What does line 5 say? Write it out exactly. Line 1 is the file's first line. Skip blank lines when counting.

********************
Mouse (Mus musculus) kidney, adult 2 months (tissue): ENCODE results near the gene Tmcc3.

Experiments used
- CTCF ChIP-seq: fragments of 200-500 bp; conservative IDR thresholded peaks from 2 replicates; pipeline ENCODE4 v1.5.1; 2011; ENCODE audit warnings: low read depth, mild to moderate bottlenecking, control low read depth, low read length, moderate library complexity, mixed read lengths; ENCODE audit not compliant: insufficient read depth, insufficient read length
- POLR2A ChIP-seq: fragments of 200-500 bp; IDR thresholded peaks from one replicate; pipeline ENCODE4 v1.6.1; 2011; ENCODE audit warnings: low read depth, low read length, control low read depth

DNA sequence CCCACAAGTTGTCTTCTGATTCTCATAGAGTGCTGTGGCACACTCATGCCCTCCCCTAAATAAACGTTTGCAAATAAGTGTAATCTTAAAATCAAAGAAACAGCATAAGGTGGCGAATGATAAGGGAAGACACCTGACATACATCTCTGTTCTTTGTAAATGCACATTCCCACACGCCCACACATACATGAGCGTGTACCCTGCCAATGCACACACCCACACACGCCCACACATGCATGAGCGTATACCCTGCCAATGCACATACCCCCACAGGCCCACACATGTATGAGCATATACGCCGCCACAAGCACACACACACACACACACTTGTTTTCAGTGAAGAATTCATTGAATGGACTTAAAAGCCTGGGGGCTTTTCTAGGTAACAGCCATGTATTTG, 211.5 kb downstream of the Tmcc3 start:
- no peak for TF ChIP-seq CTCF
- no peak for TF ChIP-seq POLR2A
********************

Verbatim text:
DNA sequence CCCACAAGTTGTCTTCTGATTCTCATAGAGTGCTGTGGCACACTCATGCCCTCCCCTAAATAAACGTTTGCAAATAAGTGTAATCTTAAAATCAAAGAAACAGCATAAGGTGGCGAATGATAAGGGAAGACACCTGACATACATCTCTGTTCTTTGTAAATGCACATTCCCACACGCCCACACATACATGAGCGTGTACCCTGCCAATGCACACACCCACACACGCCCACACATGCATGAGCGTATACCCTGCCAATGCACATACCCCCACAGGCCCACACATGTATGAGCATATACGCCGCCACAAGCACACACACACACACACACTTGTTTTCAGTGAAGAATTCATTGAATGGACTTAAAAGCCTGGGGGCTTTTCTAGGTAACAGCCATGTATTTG, 211.5 kb downstream of the Tmcc3 start: